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Delhi Minor Rape: How Many Gudiyas Will We Lose Before 'System' Shows Empathy?

How long will the 9-year-old Dalit minor's parents fight all alone? Will they be forced to make a difficult choice?

Published
Gender
5 min read
<div class="paragraphs"><p>How long will the nine-year-old Dalit minor's parents fight all alone?</p></div>
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"I just want my daughter back. I will do anything to have my daughter back. Please give me my daughter back. I have nothing left... I don't want to live. Someone help me..."

The words of Sarala (name changed), the mother of nine-year-old Dalit girl Gudiya (name changed), who was allegedly raped, murdered and forcibly cremated in Delhi's Old Nangal area, has not stopped ringing in my ears.

As I made my way through blocked roads to Old Nangal crematorium on 3 August – where the crime took place – I witnessed the mother crying out in pain, struggling to catch her breath, and unable to even take a sip of water. I saw Dinesh (name changed), Gudiya's father, sitting quietly in a corner, not wanting to talk to media – even as other men from the village urged him to give his version to the journalists.

Cops lined the streets. Hundreds of women, social activists and lawyers sat in solidarity. And most importantly – there were political groups.

But almost one week later, the scene has completely changed.

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Social Groups Jump in, Help Clueless Parents

While the government stood as a mute spectator, the social groups sprung into action. The All India Mahila Sanskritik, the women's wing of the Socialist Unity Centre of India, was one of the first groups to arrive to help Gudiya's family. The activists from the group mobilised support of other women, including from the village and otherwise, and organised a sit-in.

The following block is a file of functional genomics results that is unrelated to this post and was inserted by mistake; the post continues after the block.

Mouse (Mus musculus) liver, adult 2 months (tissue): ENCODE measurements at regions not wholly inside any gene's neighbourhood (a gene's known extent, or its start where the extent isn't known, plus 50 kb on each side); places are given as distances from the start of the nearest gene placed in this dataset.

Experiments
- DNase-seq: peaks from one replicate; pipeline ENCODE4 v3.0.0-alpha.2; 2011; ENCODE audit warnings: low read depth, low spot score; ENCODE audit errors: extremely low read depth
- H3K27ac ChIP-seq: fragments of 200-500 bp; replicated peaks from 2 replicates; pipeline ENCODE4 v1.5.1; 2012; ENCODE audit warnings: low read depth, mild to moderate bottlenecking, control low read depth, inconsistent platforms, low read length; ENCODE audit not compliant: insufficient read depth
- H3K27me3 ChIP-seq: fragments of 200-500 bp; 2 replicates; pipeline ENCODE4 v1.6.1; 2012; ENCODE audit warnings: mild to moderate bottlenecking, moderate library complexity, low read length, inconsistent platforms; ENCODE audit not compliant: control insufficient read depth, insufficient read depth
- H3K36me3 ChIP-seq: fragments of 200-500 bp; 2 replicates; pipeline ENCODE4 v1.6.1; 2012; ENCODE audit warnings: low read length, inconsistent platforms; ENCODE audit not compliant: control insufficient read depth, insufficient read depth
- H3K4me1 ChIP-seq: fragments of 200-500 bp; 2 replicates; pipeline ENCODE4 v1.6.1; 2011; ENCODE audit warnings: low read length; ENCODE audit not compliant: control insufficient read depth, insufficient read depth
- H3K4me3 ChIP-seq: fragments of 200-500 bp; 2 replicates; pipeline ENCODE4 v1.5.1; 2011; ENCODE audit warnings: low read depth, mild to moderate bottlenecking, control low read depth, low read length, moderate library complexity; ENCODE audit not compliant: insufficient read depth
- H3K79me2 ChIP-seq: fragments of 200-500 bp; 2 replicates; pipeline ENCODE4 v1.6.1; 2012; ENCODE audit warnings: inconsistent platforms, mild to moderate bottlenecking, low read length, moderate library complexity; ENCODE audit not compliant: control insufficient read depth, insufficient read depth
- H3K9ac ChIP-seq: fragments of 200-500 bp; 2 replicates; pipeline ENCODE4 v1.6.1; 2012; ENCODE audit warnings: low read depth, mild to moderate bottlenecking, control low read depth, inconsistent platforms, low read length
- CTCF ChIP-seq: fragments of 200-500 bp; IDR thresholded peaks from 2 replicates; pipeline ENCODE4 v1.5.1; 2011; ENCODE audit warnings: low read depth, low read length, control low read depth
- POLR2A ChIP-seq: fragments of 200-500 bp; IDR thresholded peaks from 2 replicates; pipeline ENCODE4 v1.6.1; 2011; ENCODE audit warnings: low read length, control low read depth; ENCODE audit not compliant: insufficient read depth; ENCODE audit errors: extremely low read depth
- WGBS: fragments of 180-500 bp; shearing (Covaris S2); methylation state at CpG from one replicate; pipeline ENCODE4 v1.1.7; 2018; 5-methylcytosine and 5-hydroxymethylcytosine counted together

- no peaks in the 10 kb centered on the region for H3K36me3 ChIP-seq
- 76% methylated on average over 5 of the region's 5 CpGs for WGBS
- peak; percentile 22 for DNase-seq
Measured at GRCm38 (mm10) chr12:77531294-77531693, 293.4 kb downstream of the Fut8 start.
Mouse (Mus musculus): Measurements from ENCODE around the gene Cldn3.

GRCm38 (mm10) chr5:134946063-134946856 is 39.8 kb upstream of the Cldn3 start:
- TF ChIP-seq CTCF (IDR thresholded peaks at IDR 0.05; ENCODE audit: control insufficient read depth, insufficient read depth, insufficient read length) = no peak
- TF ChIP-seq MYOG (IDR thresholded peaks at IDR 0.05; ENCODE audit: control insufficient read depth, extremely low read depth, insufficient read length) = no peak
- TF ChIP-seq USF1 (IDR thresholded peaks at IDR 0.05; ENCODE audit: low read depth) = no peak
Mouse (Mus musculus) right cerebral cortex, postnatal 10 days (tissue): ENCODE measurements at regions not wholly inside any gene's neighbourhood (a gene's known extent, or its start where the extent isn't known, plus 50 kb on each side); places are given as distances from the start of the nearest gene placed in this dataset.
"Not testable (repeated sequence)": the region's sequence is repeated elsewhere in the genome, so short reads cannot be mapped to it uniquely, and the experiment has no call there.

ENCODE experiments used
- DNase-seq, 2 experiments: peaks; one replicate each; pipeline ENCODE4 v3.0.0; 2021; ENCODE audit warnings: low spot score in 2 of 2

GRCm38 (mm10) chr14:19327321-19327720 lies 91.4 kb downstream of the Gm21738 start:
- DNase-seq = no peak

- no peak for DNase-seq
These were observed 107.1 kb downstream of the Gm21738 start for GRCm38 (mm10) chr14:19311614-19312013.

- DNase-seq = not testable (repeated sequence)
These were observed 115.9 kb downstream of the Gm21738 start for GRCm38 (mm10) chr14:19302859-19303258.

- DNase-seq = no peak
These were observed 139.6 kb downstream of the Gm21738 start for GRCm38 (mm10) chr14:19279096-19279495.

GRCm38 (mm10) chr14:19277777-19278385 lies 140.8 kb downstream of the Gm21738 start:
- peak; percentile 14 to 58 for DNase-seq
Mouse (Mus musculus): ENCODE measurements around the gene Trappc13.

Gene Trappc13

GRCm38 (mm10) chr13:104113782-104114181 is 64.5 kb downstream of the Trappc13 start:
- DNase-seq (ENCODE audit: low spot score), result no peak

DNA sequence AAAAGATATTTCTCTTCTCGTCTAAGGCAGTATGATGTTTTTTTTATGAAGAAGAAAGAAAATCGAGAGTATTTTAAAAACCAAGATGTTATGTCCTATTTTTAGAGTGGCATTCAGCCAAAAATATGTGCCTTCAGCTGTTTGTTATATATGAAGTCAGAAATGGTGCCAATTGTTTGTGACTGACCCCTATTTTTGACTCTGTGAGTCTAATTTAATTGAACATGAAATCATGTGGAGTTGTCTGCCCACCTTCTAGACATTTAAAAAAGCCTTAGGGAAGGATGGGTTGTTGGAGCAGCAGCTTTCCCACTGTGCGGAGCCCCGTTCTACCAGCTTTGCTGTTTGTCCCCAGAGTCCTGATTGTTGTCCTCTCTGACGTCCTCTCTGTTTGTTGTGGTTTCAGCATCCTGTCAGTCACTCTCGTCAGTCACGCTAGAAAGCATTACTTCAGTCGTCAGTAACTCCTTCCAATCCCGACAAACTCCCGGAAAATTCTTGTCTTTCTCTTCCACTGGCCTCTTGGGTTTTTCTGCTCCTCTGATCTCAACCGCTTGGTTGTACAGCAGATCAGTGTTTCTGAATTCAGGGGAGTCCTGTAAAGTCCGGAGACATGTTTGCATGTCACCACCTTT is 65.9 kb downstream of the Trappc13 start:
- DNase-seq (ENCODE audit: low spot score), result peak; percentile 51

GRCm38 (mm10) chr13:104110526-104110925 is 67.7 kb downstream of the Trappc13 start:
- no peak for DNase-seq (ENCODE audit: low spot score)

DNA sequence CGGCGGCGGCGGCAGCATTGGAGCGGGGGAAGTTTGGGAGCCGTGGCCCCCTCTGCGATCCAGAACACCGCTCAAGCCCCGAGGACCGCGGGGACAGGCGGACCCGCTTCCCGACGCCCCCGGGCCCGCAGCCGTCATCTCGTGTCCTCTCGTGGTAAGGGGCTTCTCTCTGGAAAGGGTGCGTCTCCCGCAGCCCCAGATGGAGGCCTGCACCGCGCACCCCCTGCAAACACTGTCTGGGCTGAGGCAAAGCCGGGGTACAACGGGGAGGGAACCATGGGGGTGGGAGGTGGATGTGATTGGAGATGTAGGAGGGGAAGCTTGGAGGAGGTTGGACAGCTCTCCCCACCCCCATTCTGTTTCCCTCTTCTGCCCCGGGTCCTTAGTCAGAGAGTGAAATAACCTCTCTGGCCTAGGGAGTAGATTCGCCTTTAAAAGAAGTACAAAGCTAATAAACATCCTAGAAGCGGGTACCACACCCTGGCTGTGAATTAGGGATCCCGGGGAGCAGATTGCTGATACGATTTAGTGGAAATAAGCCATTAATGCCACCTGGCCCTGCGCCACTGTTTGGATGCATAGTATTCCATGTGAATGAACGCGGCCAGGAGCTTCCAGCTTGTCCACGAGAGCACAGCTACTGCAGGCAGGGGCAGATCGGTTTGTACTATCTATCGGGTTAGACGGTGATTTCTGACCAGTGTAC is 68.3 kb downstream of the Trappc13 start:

Anti-rape activist Yogita Bayana's viral video, talking about the incident from outside the crematorium, put media spotlight on the case. Her team has been in touch with Gudiya's parents about finding a lawyer, coordinating with the cops, among other things.

<div class="paragraphs"><p>Protests dominated by women on 3 August.</p></div>

Protests dominated by women on 3 August.

(Photo: The Quint)

"In any robust democracy, this will not be the case. In any democracy with empathy, the parents would not have to sit in a protest to ensure that law takes its course. In any democracy with conscience, it is not the social groups, but the government that would have jumped to protect and be the voice of these parents."
Reena Shakya, Dalit Activist, told The Quint

Both Sarala and Dinesh, who belong to the Valmiki community, are more than grieving parents.

"The system has failed Dalits. Today it is Gudiya's parents. Tomorrow it will be someone else's child. Underprivileged parents fighting for justice will keep changing, when is the system going to change?" Shakya asked.

Gudiya's parents too, seem to realise this. They do not know laws or whom to seek to get help – to simply get justice for their daughter. They have a voice, but they know that it is not 'privileged' enough to be heard in the corridors of power.

"The government could do a lot here. They could be fast-tracking this case in POCSO courts so that the culprits are brought to book within six months from the time the FIR is filed. They could offer police protection to the victim’s family as the risk of caste-based violence and intimidation is a real possibility. They can also provide immediate legal and financial support for the victim’s family to continue pursuing this matter till the end?"
Sujata Surepally, a college professor who heads a Dalit women's collective, asks in an online petition along with Reena

To continue pursuing the matter till the end is again – privilege – one that Sarala and Dinesh lack. Soon, social media hashtags will fade away, media attention on the case will wane, protests could go on but shrink in size – but what happens to Gudiya's parents?